A bold move?? So just ignore what’s essentially a disruption? If you’re the boss, and you put roadblocks in the way of my being able to get work done, or forbid me to try to resolve roadblocks, you’ve lost any moral authority you may have had.

        1. Stormfeather*

          Unfortunately they haven’t lost the ACTUAL authority and can discipline or even fire you if you just blatantly go against their wishes.

        2. Zennish*

          Umm… don’t do stuff your boss says don’t do isn’t just based on “moral authority”, it’s also based on their ability to show you the door.

      3. RUKiddingMe*

        And it’s really not OP’s responsibility to take care of what boils down to a “this is your business, you are the boss, *you* need to do something” issue. The noise disrupts employees who are told to tolerate it (I highly doubt OSHA would find this level of constant exposure acceptable) and is keeping clients away from the office. Unless TPTB don’t give a shit about the clients, then I just don’t understand why they aren’t doing anything. How in the world the
        other company allows an employee to have this happen regularly (every seven minutes?!) and have said employee physically leave to take care of it boggles the mind…unless of course the employee is “the boss.”

        1. fposte*

          OSHA isn’t going to cover a car alarm on a public street outside an office. There are plenty of offices next to fire stations, in fact, which are a lot louder.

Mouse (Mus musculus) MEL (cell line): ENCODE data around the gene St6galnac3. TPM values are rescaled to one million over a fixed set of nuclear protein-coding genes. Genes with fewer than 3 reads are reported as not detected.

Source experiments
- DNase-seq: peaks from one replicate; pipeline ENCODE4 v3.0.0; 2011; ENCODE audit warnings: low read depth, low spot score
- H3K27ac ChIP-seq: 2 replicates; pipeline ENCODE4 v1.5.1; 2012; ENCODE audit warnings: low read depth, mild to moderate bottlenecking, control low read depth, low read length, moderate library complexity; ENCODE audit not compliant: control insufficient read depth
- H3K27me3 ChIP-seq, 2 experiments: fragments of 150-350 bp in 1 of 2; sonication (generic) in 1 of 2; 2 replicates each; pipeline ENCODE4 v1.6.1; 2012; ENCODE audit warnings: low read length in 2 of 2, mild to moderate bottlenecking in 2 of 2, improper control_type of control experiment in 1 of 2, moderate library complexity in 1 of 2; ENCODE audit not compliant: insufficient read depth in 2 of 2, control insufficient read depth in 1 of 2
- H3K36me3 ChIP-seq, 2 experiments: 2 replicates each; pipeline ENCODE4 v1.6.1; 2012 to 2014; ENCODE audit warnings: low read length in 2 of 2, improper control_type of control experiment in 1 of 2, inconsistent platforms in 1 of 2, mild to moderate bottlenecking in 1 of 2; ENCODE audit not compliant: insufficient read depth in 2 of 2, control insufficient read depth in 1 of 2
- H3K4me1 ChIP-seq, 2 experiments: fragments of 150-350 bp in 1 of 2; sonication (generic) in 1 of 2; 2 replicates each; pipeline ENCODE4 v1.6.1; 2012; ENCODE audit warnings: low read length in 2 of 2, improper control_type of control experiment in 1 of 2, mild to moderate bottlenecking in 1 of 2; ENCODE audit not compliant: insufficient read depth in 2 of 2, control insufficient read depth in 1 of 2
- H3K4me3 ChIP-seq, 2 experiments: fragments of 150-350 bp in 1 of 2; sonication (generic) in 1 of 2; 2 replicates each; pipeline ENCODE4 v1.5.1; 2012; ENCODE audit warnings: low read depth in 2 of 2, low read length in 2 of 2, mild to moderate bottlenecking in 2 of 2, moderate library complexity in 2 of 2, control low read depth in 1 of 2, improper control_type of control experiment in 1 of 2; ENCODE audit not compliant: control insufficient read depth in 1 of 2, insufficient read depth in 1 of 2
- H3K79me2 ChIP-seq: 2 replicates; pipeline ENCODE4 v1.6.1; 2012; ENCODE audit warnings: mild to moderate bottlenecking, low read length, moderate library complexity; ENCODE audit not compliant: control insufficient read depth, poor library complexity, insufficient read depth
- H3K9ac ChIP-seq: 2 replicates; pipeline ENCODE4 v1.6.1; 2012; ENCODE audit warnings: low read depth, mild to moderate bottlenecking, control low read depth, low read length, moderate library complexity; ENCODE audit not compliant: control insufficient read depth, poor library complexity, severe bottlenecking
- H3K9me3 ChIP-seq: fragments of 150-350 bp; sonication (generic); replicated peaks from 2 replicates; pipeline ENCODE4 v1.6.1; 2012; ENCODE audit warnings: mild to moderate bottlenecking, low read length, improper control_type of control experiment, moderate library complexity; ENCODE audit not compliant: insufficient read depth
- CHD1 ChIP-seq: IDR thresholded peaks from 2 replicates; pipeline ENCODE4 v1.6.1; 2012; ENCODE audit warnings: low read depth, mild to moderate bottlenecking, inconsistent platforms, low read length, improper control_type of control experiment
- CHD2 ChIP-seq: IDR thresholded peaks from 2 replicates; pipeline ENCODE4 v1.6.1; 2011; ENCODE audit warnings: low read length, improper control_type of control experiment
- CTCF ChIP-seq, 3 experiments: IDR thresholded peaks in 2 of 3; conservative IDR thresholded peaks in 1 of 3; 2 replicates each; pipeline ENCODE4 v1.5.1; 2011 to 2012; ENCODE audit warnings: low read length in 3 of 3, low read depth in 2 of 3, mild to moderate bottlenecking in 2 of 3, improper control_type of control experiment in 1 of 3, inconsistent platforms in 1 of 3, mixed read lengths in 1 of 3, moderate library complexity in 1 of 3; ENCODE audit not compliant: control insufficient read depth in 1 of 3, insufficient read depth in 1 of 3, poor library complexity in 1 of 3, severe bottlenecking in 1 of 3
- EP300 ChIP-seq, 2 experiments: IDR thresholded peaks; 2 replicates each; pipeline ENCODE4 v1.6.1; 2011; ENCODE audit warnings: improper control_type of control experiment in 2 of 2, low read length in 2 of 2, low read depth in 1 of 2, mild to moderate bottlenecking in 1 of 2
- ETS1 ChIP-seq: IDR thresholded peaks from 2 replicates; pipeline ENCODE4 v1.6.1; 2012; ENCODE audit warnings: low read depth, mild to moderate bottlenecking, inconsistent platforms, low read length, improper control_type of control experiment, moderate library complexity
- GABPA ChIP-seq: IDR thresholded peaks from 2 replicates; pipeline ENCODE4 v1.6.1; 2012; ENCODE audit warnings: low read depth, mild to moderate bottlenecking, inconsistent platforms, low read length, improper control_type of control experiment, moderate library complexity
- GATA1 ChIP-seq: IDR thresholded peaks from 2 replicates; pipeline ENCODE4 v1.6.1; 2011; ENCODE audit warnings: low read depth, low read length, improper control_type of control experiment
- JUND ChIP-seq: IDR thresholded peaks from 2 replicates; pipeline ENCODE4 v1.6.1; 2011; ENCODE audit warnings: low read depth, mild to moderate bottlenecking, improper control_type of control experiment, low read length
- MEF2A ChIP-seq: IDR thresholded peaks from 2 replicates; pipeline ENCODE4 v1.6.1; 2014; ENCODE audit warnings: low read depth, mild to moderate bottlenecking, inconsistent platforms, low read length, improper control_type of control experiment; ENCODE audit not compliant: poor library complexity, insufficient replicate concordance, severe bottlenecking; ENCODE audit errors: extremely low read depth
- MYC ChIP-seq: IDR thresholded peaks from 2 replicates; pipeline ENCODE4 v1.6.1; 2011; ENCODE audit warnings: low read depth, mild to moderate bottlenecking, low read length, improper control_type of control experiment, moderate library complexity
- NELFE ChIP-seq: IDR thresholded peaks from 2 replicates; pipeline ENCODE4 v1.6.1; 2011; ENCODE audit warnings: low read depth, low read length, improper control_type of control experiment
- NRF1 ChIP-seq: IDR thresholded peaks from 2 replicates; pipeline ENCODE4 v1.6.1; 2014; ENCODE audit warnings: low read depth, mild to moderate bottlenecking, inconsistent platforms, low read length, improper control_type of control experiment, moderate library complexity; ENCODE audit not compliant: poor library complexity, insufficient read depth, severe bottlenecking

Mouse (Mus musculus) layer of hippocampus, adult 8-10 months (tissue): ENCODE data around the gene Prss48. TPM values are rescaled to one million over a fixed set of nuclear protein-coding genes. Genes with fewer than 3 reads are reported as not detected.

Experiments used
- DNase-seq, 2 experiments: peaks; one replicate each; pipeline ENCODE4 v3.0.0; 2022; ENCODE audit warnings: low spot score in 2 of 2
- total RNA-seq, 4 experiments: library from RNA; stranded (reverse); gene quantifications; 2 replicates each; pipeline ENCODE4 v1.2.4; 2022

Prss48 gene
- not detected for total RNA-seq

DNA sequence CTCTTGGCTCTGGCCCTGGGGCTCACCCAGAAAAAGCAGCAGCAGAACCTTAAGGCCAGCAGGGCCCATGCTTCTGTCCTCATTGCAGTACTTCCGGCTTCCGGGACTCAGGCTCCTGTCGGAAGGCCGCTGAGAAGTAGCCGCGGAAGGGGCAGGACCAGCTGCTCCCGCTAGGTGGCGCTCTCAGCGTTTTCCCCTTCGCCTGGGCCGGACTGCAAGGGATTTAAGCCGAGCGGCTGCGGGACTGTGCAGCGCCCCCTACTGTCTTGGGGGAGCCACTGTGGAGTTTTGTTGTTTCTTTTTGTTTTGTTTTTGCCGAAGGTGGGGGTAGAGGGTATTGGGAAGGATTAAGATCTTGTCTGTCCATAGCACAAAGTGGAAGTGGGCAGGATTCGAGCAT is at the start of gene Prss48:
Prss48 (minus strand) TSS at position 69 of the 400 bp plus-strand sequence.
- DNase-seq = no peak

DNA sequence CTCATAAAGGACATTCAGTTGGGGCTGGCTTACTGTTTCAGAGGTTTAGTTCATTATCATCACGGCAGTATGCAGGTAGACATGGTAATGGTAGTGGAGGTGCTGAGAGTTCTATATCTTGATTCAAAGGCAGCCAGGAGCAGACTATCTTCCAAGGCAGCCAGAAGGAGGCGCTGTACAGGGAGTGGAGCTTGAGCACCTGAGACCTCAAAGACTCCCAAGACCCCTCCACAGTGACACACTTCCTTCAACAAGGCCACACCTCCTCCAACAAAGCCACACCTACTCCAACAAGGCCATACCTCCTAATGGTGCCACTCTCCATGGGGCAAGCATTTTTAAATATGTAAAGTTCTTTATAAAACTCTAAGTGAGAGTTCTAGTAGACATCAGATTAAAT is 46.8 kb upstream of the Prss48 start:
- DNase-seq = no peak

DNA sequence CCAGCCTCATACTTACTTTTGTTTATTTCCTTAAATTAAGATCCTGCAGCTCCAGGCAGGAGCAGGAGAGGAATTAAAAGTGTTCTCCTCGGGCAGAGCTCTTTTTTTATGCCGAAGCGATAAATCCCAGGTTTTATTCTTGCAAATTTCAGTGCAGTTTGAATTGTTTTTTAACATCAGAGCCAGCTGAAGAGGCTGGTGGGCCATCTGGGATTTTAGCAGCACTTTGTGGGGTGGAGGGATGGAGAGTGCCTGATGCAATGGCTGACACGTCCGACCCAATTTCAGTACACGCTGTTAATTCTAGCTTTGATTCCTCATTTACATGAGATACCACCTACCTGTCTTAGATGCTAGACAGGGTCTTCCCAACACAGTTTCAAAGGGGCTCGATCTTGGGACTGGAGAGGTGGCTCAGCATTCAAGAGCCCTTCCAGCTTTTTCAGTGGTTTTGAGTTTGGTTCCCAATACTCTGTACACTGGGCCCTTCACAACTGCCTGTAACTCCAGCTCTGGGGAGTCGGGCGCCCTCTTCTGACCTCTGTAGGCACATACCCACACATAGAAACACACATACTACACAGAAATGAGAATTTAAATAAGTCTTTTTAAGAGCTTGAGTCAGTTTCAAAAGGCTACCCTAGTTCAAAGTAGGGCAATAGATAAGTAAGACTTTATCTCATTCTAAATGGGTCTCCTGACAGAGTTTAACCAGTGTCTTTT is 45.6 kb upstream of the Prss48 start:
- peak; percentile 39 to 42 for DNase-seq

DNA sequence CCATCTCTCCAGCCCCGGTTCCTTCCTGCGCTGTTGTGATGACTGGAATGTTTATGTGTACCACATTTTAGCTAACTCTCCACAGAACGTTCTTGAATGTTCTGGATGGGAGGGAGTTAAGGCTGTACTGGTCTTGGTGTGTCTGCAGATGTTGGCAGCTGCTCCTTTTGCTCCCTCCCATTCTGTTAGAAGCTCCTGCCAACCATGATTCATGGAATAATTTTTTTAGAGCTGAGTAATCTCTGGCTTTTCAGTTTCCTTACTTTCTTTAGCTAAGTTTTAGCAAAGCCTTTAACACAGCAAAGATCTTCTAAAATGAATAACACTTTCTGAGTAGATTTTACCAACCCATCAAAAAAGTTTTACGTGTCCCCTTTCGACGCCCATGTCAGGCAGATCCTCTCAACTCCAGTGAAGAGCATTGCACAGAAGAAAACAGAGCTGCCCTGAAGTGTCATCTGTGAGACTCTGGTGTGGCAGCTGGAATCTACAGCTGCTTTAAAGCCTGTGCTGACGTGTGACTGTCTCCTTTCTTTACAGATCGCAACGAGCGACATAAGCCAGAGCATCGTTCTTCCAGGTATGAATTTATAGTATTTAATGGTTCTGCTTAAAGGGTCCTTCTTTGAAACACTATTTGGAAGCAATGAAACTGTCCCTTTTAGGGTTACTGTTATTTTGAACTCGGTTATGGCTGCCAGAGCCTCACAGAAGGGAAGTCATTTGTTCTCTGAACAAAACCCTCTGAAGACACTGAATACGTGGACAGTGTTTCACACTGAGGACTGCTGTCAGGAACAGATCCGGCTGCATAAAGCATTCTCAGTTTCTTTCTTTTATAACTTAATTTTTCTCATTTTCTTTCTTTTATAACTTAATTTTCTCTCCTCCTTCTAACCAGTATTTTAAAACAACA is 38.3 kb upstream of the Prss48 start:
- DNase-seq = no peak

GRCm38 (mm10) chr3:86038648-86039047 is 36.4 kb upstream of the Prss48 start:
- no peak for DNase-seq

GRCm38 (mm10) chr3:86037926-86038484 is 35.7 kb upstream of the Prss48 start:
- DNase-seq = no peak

1. Magenta Sky*

            But not as constant. (I’m inclined to agree OSHA won’t intervene in this particular circumstance, though. It’s more a noise ordinance sort of thing, which means the code enforcement arm of the police. My local police department has a special division to deal with noise complaints.)

            1. trees*

              F poste is correct. They won’t do anything and the complainer is required to give their personal information for a report. This is not violating anything. The problem is people have extremely loud locking things on the car also. This route goes nowhere.

          2. Iron Chef Boyardee*

            “There are plenty of offices next to fire stations, in fact, which are a lot louder.”

            And, presumably, they knew what they were getting themselves into when they agreed to take those spaces.

            1. trees*

              Where won’t end up mattering at all. Its only reasonable this person already knows the car is bothersome. Does the owner live anywhere? The owner already knows but does NOT care.

    5. Ashley*

      If she is parking on the street, can you and all your co-workers team up to park on the street for a few days so the alarm isn’t as close?
      I would reach out to you police via the non emergency option to ask if there is anything they can do if it is considered disturbing the peace.

      1. CupcakeCounter*

        Excellent idea to adjust their parking so that the space is no longer available (assuming that it isn’t a significant change of working hours)

        1. Flash Bristow*

          Not a long term solution tho! And a little petty. I figure not only would the appeal wear off fairly fast, but it won’t fix this and would only transfer it to someone else’s door!